One of my lovely nieces is learning to sew with a sewing machine. To help, I thought I would do a series of beginning sewing project tutorials. Today’s tutorial turns an old t-shirt into a market bag. I’m keeping it simple today, but in the future I’ll do a post on how to make it with and enclosed bottom seam and how to box the bottom. It’s a great way to turn t-shirts that you no longer wear into something useful. If you don’t have a sewing machine, you could even sew it by hand.
T-shirts with a high cotton content and no side seams work the best.
Thread in your choice of color.
Sewing machine set up with appropriate needle and bobbin threaded in your color choice.
Note: Ball point needles are generally the best for sewing with knits. This project does fine with an all-purpose needle, though, so use what you have.
Preparing the shirt:
Lay the shirt out flat and smooth out any wrinkles. Since this one is just to add to my Aldi bag stash, I didn’t worry too much about wrinkles.
Cut off the arms including the armhole seams.
Cut off the neck about 2-3 inches below the neckband. My shirt is pretty big, so I went three inches below the neckband. With smaller shirts you can do less.
Cut straight across the bottom of the shirt to remove the hem. The hemline is often uneven on t-shirts, so focus on keeping the shoulder seams lined up, the shirt smooth and cutting a straight line that removes all of the hem.
At this point, you should basically have turned the t-shirt into a tank top. Now, decide if you want your bag to look like plastic grocery sacks that have the handles at the top sides (so, your tank top with the bottom sewn closed), or if you want the handles at the top middle, like a purse or market tote.
For the grocery sack-style, turn your shirt inside out and lay it flat, just like a tank top again. For the purse/market tote, turn it inside out and match the shoulder seams and armholes together, then lay it flat. I’m making a market style tote, so you can see it in the photos.
Once everything is lined up, pin along the bottom to hold it in place.
Sewing the bag:
Many sewing machines have an assortment of stitches to use with knit fabric. They are useful for keeping the thread from breaking when the fabric stretches. On my machine, they are labeled “stretch” and shown in brown. Zig-zag stitches also work well on knits.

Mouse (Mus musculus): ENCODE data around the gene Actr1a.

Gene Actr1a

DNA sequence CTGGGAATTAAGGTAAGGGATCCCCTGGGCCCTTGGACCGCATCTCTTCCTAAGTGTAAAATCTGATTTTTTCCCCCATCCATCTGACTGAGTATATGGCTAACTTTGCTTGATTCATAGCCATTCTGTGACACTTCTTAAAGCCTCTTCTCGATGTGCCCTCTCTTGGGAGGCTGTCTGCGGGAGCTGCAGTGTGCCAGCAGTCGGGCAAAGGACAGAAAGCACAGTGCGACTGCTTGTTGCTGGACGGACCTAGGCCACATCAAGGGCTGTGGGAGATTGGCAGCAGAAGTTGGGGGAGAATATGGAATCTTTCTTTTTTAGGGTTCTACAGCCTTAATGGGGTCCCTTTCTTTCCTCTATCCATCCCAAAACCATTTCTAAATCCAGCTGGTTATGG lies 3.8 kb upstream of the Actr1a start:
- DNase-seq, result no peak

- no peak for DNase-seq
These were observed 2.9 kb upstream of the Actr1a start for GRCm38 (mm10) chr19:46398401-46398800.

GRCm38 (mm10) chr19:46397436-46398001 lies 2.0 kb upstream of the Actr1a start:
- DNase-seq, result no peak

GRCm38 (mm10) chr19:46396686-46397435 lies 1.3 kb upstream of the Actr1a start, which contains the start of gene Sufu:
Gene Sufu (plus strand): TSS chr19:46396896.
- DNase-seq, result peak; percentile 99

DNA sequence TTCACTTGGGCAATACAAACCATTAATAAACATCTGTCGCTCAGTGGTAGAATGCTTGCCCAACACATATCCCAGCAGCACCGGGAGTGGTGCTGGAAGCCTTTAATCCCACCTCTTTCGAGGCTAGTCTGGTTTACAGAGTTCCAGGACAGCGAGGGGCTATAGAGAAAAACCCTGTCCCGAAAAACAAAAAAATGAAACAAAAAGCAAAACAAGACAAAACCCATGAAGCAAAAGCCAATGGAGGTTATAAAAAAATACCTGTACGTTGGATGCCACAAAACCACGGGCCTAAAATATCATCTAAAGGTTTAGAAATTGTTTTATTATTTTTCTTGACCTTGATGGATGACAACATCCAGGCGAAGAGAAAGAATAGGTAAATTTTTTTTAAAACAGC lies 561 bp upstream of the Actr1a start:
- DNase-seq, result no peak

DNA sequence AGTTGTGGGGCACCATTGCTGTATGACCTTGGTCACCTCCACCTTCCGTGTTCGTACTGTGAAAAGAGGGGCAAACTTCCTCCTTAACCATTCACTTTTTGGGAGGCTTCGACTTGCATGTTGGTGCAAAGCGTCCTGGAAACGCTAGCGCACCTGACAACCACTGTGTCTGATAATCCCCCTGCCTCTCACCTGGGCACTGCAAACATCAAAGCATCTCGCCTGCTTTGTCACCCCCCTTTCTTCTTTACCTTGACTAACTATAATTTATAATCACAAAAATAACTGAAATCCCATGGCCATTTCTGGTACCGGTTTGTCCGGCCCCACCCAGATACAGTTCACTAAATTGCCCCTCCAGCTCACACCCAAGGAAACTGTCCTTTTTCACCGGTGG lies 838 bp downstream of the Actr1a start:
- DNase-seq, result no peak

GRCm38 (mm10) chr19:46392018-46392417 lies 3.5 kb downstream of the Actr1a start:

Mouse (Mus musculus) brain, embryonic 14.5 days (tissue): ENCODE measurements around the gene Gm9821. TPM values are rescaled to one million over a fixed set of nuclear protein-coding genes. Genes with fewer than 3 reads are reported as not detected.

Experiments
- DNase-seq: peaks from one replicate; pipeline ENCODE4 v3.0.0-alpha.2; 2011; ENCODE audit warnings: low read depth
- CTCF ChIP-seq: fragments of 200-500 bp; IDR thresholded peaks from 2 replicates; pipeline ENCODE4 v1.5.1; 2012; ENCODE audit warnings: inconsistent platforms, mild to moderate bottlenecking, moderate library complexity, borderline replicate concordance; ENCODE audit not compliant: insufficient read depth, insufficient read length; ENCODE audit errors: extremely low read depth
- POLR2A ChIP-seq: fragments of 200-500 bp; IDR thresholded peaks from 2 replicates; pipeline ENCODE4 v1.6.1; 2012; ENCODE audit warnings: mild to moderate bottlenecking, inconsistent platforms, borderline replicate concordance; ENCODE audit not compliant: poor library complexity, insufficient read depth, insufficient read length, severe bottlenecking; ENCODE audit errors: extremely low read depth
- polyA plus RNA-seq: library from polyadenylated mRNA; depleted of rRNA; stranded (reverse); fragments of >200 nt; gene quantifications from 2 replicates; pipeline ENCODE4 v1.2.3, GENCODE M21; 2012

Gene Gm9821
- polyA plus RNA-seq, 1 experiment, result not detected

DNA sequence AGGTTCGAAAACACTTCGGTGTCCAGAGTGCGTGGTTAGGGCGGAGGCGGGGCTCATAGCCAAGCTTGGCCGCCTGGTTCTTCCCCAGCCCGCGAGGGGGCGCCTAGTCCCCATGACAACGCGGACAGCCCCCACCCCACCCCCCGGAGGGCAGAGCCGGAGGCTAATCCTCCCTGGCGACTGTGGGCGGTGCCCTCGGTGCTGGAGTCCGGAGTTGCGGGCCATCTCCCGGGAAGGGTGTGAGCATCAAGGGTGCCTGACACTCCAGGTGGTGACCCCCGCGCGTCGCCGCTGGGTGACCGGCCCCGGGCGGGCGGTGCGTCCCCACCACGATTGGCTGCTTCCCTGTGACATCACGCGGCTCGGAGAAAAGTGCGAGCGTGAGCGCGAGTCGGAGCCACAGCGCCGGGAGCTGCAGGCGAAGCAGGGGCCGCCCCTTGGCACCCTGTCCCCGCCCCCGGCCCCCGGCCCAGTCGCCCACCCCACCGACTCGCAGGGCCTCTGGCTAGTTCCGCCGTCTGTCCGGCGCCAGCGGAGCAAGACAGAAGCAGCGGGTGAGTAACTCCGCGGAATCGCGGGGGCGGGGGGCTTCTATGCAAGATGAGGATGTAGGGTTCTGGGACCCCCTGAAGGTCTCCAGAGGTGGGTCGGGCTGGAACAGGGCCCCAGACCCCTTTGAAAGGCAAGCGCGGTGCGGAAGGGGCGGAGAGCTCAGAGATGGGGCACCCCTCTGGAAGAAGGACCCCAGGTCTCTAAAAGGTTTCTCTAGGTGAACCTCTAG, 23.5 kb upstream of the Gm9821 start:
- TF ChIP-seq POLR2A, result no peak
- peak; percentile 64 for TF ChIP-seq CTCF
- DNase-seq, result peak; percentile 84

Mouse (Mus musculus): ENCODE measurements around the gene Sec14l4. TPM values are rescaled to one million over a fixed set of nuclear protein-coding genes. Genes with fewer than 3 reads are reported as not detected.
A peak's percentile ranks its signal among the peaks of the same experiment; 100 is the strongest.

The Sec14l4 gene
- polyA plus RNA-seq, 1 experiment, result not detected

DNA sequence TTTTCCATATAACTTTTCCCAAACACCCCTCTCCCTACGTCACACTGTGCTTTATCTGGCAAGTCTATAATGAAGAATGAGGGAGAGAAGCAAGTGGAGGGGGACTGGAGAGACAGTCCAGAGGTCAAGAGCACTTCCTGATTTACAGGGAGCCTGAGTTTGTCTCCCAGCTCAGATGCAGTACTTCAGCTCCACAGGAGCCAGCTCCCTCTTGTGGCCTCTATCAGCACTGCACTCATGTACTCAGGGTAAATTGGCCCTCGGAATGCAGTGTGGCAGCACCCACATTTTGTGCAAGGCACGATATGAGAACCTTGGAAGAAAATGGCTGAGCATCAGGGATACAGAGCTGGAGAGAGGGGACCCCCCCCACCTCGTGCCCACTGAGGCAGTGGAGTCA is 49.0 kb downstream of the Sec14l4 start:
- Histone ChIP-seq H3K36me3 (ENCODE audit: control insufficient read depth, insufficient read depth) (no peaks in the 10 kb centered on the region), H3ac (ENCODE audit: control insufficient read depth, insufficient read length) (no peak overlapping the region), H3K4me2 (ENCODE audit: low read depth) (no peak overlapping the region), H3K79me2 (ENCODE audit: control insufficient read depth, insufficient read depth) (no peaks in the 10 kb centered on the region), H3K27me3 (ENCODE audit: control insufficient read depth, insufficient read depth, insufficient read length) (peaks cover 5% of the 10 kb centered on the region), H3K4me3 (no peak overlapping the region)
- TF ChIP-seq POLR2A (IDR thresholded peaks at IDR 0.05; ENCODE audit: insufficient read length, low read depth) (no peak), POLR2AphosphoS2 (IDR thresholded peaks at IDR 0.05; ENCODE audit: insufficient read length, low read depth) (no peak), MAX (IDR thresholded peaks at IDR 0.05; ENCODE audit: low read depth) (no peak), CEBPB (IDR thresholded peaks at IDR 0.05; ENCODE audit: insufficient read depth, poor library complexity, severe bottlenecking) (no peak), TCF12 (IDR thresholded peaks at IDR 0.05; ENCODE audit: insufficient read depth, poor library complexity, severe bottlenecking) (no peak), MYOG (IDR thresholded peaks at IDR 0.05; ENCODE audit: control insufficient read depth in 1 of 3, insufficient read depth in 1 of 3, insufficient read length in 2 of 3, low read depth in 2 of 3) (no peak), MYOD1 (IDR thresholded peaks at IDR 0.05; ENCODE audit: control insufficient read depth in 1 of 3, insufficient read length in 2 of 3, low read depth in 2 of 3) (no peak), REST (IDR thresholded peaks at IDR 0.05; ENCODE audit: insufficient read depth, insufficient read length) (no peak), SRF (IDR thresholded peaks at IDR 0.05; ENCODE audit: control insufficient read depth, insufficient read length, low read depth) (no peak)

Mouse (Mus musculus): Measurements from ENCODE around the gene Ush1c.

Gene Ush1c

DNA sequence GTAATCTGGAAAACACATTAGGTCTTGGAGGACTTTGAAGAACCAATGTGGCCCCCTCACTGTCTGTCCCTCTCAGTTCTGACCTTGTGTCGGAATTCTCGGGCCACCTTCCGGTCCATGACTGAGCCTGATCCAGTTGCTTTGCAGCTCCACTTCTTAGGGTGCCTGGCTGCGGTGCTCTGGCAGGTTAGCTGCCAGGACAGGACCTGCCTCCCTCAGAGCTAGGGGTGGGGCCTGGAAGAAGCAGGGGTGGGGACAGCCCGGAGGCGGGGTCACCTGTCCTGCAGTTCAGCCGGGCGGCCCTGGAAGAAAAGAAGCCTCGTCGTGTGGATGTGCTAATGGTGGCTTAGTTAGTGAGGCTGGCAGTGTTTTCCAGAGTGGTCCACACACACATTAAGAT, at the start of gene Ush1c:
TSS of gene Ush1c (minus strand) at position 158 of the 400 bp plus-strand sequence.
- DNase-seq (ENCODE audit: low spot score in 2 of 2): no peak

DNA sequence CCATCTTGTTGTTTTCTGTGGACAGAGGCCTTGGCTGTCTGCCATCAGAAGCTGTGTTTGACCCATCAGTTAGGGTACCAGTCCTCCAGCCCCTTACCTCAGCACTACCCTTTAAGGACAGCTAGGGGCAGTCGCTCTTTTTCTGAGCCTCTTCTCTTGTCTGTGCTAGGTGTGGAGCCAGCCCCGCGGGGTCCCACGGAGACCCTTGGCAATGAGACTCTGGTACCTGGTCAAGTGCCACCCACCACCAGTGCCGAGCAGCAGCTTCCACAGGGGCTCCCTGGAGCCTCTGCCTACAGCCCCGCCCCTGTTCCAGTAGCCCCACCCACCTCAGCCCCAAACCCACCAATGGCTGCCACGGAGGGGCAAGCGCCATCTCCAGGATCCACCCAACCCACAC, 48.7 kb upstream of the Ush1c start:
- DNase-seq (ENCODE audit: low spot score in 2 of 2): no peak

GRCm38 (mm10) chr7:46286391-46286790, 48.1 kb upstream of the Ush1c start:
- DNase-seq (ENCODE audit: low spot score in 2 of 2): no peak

You could use a stretch or zig-zag stitch for the bottom of the bag. Since it really shouldn’t be stretching much, I usually stick with a regular straight stitch set to a long-ish length of 3.
Regardless of the type of stitch you choose, I recommend sewing across the bottom twice to make it nice and strong.
The seam allowance, or distance between the edge of the fabric and the stitches, doesn’t really matter that much as long as you keep it the same all the way across. For this bag, I used a 5/8 inch allowance, marked on the footplate of my machine. To keep a straight line, focus on keeping the fabric lined up with the guideline for the seam allowance rather than watching the needle.
At the start , sew about 2-3 stitches then backstitch to secure the stitching before continuing to sew to the end. At the end, backstitch another 2-3 stitches, then sew to the end and cut the threads. Repeat the seam as close to the original line of sewing as possible to make it nice and strong.
Turn the bag right side out. Since knit doesn’t unravel, you could stop there and be done. I like to sew around the arm and neck holes to reinforce the t-shirts original shoulder seams and give it a more finished look.
Finishing around the t-shirt arm and neck hole handles:
I usually use a serger for this, but it’s not necessary. On a sewing machine, I do like to use either a zig-zag or stretch stitch since there is going to be more stretch on the handles so a straight stitch might break.
This time, I’m using a zig-zag stitch, keeping the stitch length set at 3 and using about a 1/2 inch seam allowance. If your sewing machine has a free-arm, it can make it easier to sew around the armholes if you use it. Sew around each arm hole and the neck hole separately.
To start and finish the zig-zag, I backstitched like normal. It looks a little messy that way. You could leave extra thread at the beginning and end, pull the threads to the back side and tie knots to secure them if you want a cleaner look.
That’s it. You now have a purse or reusable bag from what used to be an old t-shirt. Don’t throw the t-shirt scraps away. I’ll post some creative uses for them soon!
To learn how to make this bag a little more polished, read my t-shirt bag upgrades post.
If you read through the tutorial and like the concept but don’t want to diy, I still have a few left in my shop on clearance here.
Like this tutorial? To make sure you don’t miss out on future tutorial posts, sign up for my newsletter.
I, Charity Sloan, am a participant in the Amazon Services LLC Associates Program, an affiliate advertising program designed to provide a means for sites to earn advertising fees by advertising and linking to Amazon.com. Any purchases through those links will result in my receiving a small percentage in commission.
Prices are the same whether you click an affiliate link or a non-affiliate link, so you will not be charged more. Thank you for your support!